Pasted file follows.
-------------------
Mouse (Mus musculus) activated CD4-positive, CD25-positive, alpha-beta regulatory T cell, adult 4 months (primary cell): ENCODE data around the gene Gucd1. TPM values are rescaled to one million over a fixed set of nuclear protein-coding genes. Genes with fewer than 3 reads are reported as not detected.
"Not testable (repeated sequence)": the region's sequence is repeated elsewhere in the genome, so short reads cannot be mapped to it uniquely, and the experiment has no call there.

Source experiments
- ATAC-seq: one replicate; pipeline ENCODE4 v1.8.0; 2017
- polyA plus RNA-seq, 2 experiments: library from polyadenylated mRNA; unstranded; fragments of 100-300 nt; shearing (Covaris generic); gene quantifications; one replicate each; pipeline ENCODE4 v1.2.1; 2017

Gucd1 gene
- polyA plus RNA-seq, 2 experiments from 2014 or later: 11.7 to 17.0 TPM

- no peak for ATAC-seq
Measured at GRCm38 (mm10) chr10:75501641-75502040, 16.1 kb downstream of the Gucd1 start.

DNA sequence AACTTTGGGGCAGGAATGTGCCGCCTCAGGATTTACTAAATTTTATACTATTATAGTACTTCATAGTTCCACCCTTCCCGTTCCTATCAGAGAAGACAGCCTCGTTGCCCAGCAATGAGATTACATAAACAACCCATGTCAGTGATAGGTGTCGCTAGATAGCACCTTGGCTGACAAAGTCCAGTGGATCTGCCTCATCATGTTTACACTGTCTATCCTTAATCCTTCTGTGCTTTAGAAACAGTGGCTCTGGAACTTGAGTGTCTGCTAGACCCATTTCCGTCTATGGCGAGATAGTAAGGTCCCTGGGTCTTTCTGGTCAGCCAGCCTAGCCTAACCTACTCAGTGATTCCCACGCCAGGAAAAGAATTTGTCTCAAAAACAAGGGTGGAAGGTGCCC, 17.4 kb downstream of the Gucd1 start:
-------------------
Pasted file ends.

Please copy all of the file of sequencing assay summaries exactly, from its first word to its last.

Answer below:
Mouse (Mus musculus) activated CD4-positive, CD25-positive, alpha-beta regulatory T cell, adult 4 months (primary cell): ENCODE data around the gene Gucd1. TPM values are rescaled to one million over a fixed set of nuclear protein-coding genes. Genes with fewer than 3 reads are reported as not detected.
"Not testable (repeated sequence)": the region's sequence is repeated elsewhere in the genome, so short reads cannot be mapped to it uniquely, and the experiment has no call there.

Source experiments
- ATAC-seq: one replicate; pipeline ENCODE4 v1.8.0; 2017
- polyA plus RNA-seq, 2 experiments: library from polyadenylated mRNA; unstranded; fragments of 100-300 nt; shearing (Covaris generic); gene quantifications; one replicate each; pipeline ENCODE4 v1.2.1; 2017

Gucd1 gene
- polyA plus RNA-seq, 2 experiments from 2014 or later: 11.7 to 17.0 TPM

- no peak for ATAC-seq
Measured at GRCm38 (mm10) chr10:75501641-75502040, 16.1 kb downstream of the Gucd1 start.

DNA sequence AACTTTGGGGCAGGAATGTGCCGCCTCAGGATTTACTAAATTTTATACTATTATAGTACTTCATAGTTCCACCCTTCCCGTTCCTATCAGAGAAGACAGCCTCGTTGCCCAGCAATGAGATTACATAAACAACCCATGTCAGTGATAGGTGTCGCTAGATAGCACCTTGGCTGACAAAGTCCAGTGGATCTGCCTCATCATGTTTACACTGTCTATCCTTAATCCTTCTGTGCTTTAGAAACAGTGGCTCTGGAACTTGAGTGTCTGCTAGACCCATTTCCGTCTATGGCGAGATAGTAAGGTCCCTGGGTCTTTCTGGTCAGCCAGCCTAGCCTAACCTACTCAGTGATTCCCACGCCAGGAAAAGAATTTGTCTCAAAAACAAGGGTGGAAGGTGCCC, 17.4 kb downstream of the Gucd1 start: